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It is off-putting how this story starts with the sort of morally-loaded rhetoric used to denigrate the indebted. Rhetoric that only is applied to the lower class, it should be noted.

He was offended at being labelled a "deadbeat" -- a term they use more than once -- and then a company wrote him a letter saying he never borrowed from them (despite the paragraph before saying he did, in fact, borrow from them [edit - my misreading on that. He doesn't know who he borrowed from]). Okay.

This was a company/group trying to criminally defraud people. Even in the legitimate debt realm there are criminal tactics to attempt to recover debt, usually after it has been written off and gone through multiple hands. The whole debt industry is a scumbag, shady industry, preying on the vulnerable. The debt/credit industry has an enormous number of punishers, from credit scores that can prevent you from getting a job to court-ordered remedies. They don't need the lobsters repeating their nonsense.




> then a company wrote him a letter saying he never borrowed from them (despite the paragraph before saying he did, in fact, borrow from them). Okay.

You misunderstood that paragraph.

He got a payday loan from an online lender, and paid it back promptly. The online lender was not Vista, the company to which his alleged debt purported to be owed.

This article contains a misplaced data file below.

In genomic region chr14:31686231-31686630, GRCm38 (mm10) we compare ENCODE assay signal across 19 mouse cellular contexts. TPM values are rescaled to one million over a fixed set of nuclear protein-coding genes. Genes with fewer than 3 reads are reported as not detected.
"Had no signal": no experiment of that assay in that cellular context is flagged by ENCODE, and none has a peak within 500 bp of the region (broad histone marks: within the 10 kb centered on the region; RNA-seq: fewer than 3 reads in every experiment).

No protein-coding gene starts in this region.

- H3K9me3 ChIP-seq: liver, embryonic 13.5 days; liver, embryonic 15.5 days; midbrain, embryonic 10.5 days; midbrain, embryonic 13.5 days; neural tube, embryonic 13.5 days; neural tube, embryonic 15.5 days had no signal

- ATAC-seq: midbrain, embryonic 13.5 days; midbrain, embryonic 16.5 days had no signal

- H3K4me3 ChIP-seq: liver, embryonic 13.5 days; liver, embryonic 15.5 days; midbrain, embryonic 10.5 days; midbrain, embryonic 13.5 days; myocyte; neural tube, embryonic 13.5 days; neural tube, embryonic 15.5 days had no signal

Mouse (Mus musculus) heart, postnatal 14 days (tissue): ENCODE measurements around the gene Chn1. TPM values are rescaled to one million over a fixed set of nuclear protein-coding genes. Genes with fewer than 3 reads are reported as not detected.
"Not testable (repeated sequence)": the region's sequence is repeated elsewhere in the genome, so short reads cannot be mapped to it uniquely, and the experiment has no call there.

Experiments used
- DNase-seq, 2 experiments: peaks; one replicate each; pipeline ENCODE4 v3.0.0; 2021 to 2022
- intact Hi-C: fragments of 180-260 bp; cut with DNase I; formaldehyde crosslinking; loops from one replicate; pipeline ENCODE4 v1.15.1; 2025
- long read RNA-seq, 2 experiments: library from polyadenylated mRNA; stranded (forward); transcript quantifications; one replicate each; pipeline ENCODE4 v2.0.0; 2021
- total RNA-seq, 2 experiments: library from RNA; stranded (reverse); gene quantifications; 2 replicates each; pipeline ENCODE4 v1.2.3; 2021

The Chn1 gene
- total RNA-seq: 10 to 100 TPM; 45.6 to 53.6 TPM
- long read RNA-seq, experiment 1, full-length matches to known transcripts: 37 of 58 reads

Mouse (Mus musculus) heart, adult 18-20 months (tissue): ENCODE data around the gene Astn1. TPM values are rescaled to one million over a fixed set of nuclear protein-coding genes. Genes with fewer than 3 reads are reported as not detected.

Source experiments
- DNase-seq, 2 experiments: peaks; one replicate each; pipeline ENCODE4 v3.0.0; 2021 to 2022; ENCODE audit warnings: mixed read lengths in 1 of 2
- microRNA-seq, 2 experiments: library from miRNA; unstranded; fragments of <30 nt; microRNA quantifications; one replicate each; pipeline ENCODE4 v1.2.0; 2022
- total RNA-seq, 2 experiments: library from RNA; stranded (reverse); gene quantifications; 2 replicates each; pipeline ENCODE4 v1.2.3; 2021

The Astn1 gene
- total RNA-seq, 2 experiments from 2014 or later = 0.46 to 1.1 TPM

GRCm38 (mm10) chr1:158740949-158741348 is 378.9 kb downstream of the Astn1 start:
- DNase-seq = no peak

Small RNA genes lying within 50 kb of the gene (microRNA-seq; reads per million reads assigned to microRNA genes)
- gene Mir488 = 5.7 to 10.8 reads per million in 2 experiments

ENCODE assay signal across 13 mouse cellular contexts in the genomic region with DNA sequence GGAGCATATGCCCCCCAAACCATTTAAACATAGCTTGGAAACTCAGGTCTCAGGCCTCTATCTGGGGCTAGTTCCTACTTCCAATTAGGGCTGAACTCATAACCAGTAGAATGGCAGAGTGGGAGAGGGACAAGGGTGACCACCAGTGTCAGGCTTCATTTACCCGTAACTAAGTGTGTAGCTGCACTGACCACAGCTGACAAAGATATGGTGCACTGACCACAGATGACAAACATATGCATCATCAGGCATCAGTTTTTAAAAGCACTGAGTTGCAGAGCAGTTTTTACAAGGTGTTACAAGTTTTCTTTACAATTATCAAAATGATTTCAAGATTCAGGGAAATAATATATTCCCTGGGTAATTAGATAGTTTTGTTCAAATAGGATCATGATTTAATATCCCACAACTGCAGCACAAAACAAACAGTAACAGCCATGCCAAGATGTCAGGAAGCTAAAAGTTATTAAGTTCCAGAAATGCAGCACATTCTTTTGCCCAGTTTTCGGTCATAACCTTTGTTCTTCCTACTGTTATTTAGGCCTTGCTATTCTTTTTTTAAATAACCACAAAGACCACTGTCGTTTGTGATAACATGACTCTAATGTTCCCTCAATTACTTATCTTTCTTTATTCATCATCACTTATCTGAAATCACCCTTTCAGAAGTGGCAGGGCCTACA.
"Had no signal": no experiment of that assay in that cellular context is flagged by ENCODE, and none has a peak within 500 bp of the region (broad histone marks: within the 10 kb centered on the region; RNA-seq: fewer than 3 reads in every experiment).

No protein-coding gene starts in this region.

*edited so I don't end a sentence with a preposition. I have no idea how by that slipped me.


N.B. ending an English sentence with a preposition is fine, c.f. https://en.oxforddictionaries.com/grammar/ending-sentences-w... - it's just aping Latin style


I'm sure you didn't mean it, but your sentence could be interpreted that ending with a preposition is aping Latin. That particular tradition comes from English's Germanic roots. Latin languages typically have non-compound verbs which cover the same concepts.

https://en.wikipedia.org/wiki/Phrasal_verb


Yes, you're right. I wrote hurriedly and was ambiguous. I meant to say that the rule about not ending a sentence with a proposition is aping Latin style. Thanks!




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